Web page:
The North Carolina Senate this week approved a bill to legalize marijuana, bringing the measure one step away from heading to the state House of Representatives for consideration. The bill, titled the North Carolina Compassionate Care Act (Senate Bill 3), passed handily with little debate in the state Senate on Tuesday by a vote of 36-10. The bipartisan bill was introduced on January 25 by Republican Senators Bill Rabon and Michael Lee and Democratic Senator Paul Lowe.
“The purpose of the bill is to allow for tightly regulated use of medical cannabis, only by those with debilitating illnesses,” Rabon said on the Senate floor before Tuesday’s vote.
“The recreational sale or use of marijuana remains, under this legislation, illegal,” he added.
If signed into law, the bill would legalize the medicinal use of cannabis for patients with one or more specified qualifying serious medical conditions such as cancer, ALS, Parkinson’s disease, epilepsy, multiple sclerosis, post-traumatic stress disorder (PTSD), and others. Unlike the more comprehensive medical marijuana programs in many other states, however, the bill does not legalize the use of medical marijuana by patients diagnosed with chronic pain.
Before the bill was approved last week by the Senate Judiciary Committee, the sponsors of the bill emphasized that the measure does not legalize recreational marijuana. Instead, the intent of the legislation “is to only make changes to existing state law that are necessary to protect patients and their doctors from criminal and civil penalties and would not intend to change current civil and criminal laws for the use of non-medical marijuana,” Rabon told reporters on February 21.
Under the bill, patients with a qualifying “debilitating medical condition” would be allowed to use medical marijuana. The bill permits the smoking and vaping of medical cannabis by patients whose doctors have recommended a specific form and dosage of medical marijuana. Physicians would be required to review a patient’s continued eligibility for the medical marijuana program annually. Smoking medical cannabis in public or near schools and churches would not be legal under the measure.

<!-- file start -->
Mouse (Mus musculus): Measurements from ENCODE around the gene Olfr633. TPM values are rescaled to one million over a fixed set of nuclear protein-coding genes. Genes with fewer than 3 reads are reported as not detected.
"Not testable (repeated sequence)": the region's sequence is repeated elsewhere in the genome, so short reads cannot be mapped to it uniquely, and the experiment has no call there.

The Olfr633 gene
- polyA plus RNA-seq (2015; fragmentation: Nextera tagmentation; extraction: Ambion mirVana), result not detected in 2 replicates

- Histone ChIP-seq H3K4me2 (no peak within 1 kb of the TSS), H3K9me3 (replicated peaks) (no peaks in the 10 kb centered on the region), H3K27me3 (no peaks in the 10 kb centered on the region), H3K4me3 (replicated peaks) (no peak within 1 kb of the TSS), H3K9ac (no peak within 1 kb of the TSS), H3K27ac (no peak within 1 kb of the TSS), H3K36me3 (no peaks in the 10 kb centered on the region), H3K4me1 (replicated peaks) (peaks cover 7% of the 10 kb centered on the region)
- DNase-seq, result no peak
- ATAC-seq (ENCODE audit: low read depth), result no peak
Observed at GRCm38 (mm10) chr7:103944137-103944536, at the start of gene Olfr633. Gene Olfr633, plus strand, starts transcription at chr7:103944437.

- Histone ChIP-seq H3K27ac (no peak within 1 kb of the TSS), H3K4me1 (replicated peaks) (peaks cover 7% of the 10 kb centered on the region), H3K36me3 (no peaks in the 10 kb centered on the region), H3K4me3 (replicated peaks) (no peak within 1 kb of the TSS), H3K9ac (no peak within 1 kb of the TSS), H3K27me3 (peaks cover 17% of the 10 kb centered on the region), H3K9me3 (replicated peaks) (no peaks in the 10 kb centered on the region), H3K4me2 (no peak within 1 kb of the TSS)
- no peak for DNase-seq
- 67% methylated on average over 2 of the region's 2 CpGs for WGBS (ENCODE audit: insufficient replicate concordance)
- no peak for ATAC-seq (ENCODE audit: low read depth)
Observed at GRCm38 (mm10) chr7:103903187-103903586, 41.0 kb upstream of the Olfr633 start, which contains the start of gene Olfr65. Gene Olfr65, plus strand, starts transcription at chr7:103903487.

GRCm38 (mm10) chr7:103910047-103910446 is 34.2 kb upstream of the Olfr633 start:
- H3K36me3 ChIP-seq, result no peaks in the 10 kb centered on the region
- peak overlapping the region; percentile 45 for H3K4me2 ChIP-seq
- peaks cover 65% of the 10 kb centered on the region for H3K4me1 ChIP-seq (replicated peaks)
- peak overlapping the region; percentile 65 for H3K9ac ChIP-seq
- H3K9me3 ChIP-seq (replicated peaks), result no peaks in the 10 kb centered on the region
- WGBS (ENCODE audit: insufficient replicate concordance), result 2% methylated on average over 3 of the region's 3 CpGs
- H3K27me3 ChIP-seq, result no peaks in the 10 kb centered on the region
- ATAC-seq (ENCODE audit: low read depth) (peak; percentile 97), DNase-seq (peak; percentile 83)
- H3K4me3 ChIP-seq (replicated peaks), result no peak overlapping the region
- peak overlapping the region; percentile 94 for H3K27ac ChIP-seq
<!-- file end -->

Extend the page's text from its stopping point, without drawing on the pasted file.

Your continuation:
The bill requires patients and qualified caregivers to obtain a medical marijuana identification card from the state. The North Carolina Department of Health and Human Services would be responsible for creating “a secure, confidential, electronic database containing information about qualified patients, designated caregivers, and physicians,” according to the text of the measure. The bill also creates an 11-member advisory panel appointed by the governor and lawmakers to review proposals for new qualifying medical conditions.
Additionally, the legislation establishes a Medical Cannabis Production Commission to oversee medical cannabis producers and ensure a sufficient supply of medical marijuana is produced for the state’s registered patients. The legislation authorizes the licensing of up to 10 businesses to grow, process, and sell cannabis, and permits each producer to operate up to eight medical marijuana dispensaries. Under the bill, the state would levy a 10% tax on the monthly revenue of each medicinal cannabis producer. The bill also requires regulators to establish a tracking system to monitor the production, movement, and sale of cannabis products from cultivator to consumer.
“Those suppliers must meet strict requirements for how to locate and operate their facilities, how to grow their cannabis and how to package and sell their inventory,” Rabon said on the Senate floor. “They must track every product from seed to sale.”
Only one lawmaker, Republican Senator Jim Burgin, spoke against the measure on Tuesday, saying that “marijuana is not medicine” and has not been approved for medicinal use by the federal government.
“It’s bad for kids,” Burgin said. ”I think this bill sets up big government, and I think it can easily be changed to legalize marijuana” for recreational use, he added.
Senate leader Phil Berger, one of the 16 Republicans who voted for the measure, praised Rabon and the other sponsors of the bill for their work to gain consensus among their colleagues before the bill came up for a vote by the full Senate.
“The lack of debate on the floor really is a reflection on how much work Senator Rabon and the other sponsors have done over the past two years in just making people aware of what the bill does, answering questions, modifying the language,” Berger said.
Senate Bill 3 still faces one more vote in the North Carolina Senate before heading to the state House of Representatives for consideration. Republican House Speaker Tim Moore said the bill has some support in the House, according to a report from the Associated Press. If passed by both chambers of the legislature, the bill would head to the desk of Democratic Governor Roy Cooper, who has indicated support for legalizing medical marijuana and decriminalizing possession of small amounts of cannabis by adults.
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